Categorized | Family Care

Americans turn to technology to manage chronic ailments at home

Technology has revolutionized how Americans manage chronic diseases, empowering us to monitor important health indicators in the comfort of our own homes. From monitoring blood pressure and blood oxygen levels to the electronic transmission of health information, technology is helping us take better charge of our own health.

Living with a chronic disease once meant monthly, or even weekly, trips to a doctor’s office or hospital, since only medical professionals had the equipment necessary to monitor certain vital signs. Now new home diagnostic devices are becoming available each year to monitor some of the most common chronic diseases Americans face.

High blood pressure

One of the most common chronic ailments, high blood pressure affects nearly a third of all Americans older than 20, according to the Centers for Disease Control (CDC). Untreated high blood pressure puts you at increased risk of stroke, heart attack, heart disease, heart failure and kidney disease. Called “the silent killer” because it causes few symptoms, hypertension once required regular visits to a doctor’s office for monitoring and treatment.

Now, easy-to-use home monitors allow people with hypertension to check their blood pressure every day.


A leading cause of kidney failure, blindness, amputations, heart disease and stroke, diabetes affects nearly 24 million Americans, about 25 percent of whom don’t even know they have it, according to the CDC. Diabetes can be controlled with medication and diet — but sufferers must continuously monitor their blood sugar levels.

Before the advent of home diabetes monitors, people living with the disease could only monitor it through blood tests administered in their doctor’s office. Now, a simple finger prick once a day using a home monitor allows diabetes sufferers to keep track of their blood sugar levels in the comfort of their own homes.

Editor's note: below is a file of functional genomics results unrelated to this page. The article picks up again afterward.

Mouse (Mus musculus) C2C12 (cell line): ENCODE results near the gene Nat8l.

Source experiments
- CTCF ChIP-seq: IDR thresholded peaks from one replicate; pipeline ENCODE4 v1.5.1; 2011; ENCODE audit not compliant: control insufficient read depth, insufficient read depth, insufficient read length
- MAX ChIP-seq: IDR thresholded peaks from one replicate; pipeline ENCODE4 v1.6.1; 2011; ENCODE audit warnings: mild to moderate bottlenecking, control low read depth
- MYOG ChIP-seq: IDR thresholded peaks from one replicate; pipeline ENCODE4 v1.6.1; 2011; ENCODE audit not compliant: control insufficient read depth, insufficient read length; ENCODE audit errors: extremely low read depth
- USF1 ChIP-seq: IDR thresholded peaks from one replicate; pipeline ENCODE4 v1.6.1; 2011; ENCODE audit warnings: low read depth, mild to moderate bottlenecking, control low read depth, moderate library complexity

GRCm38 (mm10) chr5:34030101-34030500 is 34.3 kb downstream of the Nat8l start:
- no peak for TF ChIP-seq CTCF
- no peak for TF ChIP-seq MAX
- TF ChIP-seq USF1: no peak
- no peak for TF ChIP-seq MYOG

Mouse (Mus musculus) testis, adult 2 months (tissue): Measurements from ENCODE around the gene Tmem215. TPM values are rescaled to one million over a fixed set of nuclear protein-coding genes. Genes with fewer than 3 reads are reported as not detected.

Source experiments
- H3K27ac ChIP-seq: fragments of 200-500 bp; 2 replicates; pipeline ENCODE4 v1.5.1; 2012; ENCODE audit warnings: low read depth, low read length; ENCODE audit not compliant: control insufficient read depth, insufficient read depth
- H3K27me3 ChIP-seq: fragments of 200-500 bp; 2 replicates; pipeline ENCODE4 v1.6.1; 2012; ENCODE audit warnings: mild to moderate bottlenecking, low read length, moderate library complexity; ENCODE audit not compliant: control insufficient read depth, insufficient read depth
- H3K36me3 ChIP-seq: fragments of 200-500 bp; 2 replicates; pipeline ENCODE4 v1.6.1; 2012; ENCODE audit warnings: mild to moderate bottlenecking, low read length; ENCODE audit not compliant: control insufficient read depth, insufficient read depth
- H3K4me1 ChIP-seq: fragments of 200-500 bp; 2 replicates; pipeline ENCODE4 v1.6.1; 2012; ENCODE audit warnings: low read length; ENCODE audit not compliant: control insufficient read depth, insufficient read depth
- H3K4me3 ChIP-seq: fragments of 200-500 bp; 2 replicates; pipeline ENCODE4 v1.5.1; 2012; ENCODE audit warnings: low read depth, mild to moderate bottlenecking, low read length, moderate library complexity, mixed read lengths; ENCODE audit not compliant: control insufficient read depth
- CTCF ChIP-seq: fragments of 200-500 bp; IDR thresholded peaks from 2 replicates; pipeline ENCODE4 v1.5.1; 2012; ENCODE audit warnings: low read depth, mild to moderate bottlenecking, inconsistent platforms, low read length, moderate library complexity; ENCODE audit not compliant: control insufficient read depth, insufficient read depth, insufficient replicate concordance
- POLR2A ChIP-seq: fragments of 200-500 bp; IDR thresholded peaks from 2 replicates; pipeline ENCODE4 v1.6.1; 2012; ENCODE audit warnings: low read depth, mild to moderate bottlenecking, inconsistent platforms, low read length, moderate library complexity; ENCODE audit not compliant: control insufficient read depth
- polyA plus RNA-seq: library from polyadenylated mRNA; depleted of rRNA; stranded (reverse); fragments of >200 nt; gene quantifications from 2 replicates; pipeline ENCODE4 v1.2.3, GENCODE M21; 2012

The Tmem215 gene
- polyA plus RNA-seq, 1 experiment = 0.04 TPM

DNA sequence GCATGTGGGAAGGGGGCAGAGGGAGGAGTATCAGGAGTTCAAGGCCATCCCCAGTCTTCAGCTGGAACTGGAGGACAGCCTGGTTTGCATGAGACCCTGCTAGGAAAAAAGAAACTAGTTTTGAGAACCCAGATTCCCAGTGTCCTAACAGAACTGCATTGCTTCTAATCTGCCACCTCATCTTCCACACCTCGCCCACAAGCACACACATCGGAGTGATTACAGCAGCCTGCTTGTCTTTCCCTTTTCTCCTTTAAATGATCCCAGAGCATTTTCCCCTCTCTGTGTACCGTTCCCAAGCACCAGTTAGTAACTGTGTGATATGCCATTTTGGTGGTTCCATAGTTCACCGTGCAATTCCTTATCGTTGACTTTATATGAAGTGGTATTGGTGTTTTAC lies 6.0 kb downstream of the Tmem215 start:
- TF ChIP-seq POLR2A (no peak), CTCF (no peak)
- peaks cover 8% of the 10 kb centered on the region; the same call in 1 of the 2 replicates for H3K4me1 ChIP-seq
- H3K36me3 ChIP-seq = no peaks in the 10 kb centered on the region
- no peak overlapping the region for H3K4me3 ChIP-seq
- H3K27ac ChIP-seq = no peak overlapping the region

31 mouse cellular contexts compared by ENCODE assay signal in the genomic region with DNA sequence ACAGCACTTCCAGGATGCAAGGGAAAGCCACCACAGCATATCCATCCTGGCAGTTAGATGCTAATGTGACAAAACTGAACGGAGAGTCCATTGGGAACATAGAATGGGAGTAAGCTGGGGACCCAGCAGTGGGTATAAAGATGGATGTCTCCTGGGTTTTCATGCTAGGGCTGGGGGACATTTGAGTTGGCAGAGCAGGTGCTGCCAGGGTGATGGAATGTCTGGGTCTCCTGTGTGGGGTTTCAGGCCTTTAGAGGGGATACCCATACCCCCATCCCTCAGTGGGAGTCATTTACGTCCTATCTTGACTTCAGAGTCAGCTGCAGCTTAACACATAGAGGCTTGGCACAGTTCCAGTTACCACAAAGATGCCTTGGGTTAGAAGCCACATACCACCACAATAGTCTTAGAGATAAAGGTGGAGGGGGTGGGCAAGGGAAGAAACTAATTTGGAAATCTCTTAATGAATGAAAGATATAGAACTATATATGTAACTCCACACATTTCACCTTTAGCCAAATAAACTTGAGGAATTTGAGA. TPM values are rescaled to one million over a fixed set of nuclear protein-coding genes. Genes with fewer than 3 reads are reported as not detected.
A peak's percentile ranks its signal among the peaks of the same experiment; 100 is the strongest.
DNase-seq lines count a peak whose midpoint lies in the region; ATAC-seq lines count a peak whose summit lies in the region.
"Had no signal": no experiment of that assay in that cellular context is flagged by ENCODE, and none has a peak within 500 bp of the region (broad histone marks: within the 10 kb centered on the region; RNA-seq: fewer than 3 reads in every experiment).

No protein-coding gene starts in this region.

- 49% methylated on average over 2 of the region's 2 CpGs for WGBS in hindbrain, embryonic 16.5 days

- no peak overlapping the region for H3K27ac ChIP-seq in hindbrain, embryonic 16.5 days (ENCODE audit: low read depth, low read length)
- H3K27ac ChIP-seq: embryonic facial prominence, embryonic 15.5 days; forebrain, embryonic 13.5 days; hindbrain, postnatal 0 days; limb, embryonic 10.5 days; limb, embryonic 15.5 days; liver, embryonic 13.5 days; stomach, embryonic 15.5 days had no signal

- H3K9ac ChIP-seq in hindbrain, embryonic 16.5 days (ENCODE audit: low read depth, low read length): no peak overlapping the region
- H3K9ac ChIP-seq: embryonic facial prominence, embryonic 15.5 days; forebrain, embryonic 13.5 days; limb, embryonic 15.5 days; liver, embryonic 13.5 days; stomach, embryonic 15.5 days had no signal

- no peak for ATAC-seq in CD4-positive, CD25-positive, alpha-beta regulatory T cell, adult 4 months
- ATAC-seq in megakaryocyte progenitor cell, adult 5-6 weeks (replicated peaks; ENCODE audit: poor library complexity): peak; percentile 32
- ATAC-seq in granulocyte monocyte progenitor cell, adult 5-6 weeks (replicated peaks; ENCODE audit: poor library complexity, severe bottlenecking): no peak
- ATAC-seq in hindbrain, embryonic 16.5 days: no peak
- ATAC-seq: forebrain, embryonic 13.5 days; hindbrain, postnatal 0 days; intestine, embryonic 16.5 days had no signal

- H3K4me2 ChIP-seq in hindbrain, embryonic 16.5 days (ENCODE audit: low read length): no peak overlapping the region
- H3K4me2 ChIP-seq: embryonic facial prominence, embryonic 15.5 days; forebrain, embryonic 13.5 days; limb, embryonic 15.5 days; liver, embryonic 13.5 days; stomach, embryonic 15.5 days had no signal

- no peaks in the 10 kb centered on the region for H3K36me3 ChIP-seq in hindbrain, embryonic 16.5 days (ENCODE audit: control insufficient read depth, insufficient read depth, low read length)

Chronic Obstructive Pulmonary Disease (COPD) is the fourth leading cause of death in the United States, according to the U.S. Department of Health and Human Services (HHS). With 12 million people currently diagnosed, and 12 million people suffering unaware, COPD is known as the “silent killer” due to the gradual onset of symptoms that allow it to go undetected until serious complications arise.

Because COPD blocks the airways, sufferers need to regularly monitor their blood oxygen levels. If you’ve ever been in the hospital, you probably had your oxygen and heart rate levels monitored with a device that clips on your finger called a pulse oximeter. Now, a home version of that same device allows COPD patients, and people suffering from other chronic respiratory diseases, to easily self-monitor their blood oxygen and heart rate levels at home.

Medical device manufacturer Nonin Medical has even introduced a fingertip pulse oximeter that uses Bluetooth wireless technology to relay the measurements you have taken at home to your doctor’s office. For a full line of fingertip oximeters, including the new GO2 personal fingertip pulse oximeter, visit to learn more or to find a distributor near you.


Telemedicine encompasses the secure electronic exchange of medical information through video-conferencing, transmission of still images such as X-rays or MRI scans, remote monitoring of vital signs, and Web sites designed to assist patients in managing their health.

Where once patients might have waited days, or even weeks, to learn test results, telemedicine is helping to streamline this and many other medical processes. This electronic exchange of information benefits patients greatly by reducing travel time, and expense, to and from medical facilities, lessening wait time for test results, and providing patients with access to healthcare providers they might not otherwise be able to see. — ARA

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